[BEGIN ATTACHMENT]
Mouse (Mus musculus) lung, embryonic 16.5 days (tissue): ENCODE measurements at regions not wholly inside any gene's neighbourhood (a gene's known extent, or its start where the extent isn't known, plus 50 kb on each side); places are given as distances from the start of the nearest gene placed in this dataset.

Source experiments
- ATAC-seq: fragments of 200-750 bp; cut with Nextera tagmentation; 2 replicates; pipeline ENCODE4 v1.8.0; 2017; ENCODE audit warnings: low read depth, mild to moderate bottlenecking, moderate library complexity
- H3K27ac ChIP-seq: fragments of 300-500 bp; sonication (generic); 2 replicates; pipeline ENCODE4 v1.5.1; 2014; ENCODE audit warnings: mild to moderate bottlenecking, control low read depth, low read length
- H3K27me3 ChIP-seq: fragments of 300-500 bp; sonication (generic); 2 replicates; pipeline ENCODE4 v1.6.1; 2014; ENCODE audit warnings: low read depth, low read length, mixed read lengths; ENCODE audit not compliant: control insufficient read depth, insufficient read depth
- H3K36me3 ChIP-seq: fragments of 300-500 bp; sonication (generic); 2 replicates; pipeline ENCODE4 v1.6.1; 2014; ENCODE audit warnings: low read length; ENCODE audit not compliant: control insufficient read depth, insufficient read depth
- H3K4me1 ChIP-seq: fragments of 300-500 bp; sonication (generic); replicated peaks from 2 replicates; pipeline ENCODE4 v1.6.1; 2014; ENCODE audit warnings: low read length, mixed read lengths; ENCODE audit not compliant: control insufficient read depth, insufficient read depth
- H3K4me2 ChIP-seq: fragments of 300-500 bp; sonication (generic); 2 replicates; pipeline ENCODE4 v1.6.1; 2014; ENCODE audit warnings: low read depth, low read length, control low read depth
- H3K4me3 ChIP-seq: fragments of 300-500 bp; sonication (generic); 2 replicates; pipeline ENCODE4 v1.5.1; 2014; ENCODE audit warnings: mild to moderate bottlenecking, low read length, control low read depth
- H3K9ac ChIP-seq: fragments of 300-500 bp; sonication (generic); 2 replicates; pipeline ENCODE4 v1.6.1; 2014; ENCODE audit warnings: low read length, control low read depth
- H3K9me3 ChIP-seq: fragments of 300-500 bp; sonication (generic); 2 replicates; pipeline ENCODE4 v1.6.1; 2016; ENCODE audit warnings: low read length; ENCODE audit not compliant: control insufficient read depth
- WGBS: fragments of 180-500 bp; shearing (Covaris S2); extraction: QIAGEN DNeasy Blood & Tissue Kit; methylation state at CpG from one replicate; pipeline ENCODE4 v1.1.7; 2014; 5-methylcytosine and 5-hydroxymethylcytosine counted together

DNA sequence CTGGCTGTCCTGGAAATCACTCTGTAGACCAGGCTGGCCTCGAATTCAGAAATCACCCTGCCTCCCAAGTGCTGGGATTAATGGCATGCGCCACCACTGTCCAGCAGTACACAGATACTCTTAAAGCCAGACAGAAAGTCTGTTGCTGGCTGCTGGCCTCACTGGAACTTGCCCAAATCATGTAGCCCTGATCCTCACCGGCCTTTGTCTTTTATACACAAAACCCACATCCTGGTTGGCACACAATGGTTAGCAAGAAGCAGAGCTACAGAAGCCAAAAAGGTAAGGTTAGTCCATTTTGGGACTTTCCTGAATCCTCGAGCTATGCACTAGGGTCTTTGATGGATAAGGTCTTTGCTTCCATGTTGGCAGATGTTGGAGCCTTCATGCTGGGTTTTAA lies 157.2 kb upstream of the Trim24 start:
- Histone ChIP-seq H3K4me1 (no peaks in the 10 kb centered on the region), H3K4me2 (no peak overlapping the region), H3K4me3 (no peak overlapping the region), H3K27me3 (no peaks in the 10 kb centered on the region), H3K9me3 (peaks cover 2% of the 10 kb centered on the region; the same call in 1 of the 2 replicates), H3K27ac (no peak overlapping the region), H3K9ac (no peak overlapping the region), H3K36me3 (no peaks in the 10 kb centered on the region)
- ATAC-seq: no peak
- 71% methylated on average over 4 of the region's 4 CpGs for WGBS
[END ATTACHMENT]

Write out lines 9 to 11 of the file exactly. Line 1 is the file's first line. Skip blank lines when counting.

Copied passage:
- H3K4me3 ChIP-seq: fragments of 300-500 bp; sonication (generic); 2 replicates; pipeline ENCODE4 v1.5.1; 2014; ENCODE audit warnings: mild to moderate bottlenecking, low read length, control low read depth
- H3K9ac ChIP-seq: fragments of 300-500 bp; sonication (generic); 2 replicates; pipeline ENCODE4 v1.6.1; 2014; ENCODE audit warnings: low read length, control low read depth
- H3K9me3 ChIP-seq: fragments of 300-500 bp; sonication (generic); 2 replicates; pipeline ENCODE4 v1.6.1; 2016; ENCODE audit warnings: low read length; ENCODE audit not compliant: control insufficient read depth